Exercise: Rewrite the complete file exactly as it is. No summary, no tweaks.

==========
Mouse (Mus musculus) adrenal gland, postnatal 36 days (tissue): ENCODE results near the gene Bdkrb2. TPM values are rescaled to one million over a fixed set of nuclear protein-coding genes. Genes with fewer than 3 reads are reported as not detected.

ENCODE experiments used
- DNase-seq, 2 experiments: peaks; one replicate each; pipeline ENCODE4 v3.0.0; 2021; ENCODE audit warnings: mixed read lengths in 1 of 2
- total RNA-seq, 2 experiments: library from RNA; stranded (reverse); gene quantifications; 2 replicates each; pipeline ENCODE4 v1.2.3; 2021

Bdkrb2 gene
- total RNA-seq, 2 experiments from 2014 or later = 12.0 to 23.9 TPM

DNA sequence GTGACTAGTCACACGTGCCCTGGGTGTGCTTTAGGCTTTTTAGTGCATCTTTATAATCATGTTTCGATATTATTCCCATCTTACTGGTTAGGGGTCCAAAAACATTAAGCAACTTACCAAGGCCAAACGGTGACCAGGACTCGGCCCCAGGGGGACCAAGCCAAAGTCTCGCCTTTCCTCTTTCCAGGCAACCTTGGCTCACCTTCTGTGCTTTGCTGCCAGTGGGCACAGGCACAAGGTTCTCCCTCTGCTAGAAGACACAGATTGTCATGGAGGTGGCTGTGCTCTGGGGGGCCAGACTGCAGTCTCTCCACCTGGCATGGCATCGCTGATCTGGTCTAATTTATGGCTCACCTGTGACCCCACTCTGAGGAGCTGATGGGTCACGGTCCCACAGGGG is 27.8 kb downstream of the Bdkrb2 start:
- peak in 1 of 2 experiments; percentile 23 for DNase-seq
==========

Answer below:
Mouse (Mus musculus) adrenal gland, postnatal 36 days (tissue): ENCODE results near the gene Bdkrb2. TPM values are rescaled to one million over a fixed set of nuclear protein-coding genes. Genes with fewer than 3 reads are reported as not detected.

ENCODE experiments used
- DNase-seq, 2 experiments: peaks; one replicate each; pipeline ENCODE4 v3.0.0; 2021; ENCODE audit warnings: mixed read lengths in 1 of 2
- total RNA-seq, 2 experiments: library from RNA; stranded (reverse); gene quantifications; 2 replicates each; pipeline ENCODE4 v1.2.3; 2021

Bdkrb2 gene
- total RNA-seq, 2 experiments from 2014 or later = 12.0 to 23.9 TPM

DNA sequence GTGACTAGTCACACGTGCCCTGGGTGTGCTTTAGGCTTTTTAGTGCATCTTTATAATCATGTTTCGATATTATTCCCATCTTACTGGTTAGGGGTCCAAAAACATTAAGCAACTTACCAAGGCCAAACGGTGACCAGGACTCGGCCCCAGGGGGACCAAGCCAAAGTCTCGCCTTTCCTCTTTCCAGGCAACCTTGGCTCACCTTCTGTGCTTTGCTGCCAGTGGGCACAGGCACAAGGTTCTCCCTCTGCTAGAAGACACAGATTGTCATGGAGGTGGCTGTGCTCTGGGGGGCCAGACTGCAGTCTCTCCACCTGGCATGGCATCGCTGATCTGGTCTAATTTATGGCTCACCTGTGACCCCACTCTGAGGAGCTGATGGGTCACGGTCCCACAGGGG is 27.8 kb downstream of the Bdkrb2 start:
- peak in 1 of 2 experiments; percentile 23 for DNase-seq